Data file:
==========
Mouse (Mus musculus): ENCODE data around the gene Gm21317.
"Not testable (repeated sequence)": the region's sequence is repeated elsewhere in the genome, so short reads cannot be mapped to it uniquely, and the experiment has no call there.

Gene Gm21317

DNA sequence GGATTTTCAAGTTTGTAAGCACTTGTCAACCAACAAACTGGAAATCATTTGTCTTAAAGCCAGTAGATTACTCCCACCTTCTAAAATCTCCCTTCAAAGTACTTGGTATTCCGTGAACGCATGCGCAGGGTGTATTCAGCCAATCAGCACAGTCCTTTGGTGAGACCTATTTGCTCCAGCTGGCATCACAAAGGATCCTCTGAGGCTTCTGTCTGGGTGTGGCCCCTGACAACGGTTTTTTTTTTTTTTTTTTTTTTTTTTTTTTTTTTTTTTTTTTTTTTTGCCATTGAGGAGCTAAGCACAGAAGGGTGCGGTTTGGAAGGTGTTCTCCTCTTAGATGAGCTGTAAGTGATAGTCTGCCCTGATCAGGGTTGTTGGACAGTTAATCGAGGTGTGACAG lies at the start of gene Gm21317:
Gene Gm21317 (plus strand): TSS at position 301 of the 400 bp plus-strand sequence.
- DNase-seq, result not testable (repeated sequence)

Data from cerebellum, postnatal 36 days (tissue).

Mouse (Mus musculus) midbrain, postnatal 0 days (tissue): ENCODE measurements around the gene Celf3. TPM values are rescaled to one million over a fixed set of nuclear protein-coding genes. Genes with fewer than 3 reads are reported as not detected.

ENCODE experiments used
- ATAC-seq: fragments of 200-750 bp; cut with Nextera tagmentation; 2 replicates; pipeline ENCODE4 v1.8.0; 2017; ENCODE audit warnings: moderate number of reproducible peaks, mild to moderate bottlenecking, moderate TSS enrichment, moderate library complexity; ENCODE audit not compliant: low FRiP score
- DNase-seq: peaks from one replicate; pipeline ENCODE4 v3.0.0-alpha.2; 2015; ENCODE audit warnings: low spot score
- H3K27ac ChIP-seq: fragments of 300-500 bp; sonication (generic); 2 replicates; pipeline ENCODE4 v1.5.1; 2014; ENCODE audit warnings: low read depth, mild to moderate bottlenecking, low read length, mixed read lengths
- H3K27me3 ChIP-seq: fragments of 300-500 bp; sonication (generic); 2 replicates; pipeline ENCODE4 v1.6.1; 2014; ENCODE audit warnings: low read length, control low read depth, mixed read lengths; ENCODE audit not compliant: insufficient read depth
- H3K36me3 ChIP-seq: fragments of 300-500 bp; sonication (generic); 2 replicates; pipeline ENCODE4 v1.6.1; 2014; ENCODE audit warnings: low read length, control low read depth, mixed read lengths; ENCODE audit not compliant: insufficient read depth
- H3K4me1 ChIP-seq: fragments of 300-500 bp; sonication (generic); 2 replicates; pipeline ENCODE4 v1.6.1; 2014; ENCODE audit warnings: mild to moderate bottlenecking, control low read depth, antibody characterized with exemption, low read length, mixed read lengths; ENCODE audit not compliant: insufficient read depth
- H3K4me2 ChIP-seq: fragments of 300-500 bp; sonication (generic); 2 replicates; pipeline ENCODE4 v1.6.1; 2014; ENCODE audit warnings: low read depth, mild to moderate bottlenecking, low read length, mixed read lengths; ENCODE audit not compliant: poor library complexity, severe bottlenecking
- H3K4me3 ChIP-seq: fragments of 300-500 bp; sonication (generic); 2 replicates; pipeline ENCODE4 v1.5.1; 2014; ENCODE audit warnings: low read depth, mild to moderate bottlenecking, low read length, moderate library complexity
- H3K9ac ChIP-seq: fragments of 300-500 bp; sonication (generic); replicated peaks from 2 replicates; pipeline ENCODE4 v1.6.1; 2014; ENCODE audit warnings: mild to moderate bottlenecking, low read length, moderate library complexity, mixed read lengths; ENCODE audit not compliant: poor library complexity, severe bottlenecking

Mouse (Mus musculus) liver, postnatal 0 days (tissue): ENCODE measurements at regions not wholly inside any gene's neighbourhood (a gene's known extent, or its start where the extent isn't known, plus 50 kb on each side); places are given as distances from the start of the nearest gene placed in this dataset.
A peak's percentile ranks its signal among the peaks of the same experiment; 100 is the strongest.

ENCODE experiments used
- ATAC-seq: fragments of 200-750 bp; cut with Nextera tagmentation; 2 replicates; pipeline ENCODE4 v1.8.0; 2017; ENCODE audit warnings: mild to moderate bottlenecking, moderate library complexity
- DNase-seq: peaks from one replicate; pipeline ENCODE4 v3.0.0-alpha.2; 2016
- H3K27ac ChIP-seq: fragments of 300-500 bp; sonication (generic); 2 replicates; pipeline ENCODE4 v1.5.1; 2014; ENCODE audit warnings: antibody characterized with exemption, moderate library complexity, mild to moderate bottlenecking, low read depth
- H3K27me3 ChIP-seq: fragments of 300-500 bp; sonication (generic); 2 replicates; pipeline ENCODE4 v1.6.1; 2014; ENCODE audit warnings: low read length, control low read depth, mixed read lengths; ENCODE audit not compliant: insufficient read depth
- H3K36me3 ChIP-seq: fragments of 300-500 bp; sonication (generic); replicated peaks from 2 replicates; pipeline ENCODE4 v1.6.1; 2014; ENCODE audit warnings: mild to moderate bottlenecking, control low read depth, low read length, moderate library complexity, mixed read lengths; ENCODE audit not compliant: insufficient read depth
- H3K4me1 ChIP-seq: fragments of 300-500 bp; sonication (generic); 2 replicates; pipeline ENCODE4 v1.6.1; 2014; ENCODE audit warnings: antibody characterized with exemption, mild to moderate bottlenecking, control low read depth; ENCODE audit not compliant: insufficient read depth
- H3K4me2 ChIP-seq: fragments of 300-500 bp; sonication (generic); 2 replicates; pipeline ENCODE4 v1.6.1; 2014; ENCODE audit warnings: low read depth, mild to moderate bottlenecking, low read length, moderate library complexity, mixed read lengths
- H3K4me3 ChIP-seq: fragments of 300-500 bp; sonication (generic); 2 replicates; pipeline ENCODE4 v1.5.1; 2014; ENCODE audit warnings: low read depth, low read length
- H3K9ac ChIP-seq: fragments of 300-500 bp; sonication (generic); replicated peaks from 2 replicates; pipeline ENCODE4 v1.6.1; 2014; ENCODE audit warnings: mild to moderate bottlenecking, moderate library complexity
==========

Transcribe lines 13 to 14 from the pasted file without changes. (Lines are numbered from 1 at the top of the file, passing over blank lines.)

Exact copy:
- H3K27me3 ChIP-seq: fragments of 300-500 bp; sonication (generic); 2 replicates; pipeline ENCODE4 v1.6.1; 2014; ENCODE audit warnings: low read length, control low read depth, mixed read lengths; ENCODE audit not compliant: insufficient read depth
- H3K36me3 ChIP-seq: fragments of 300-500 bp; sonication (generic); 2 replicates; pipeline ENCODE4 v1.6.1; 2014; ENCODE audit warnings: low read length, control low read depth, mixed read lengths; ENCODE audit not compliant: insufficient read depth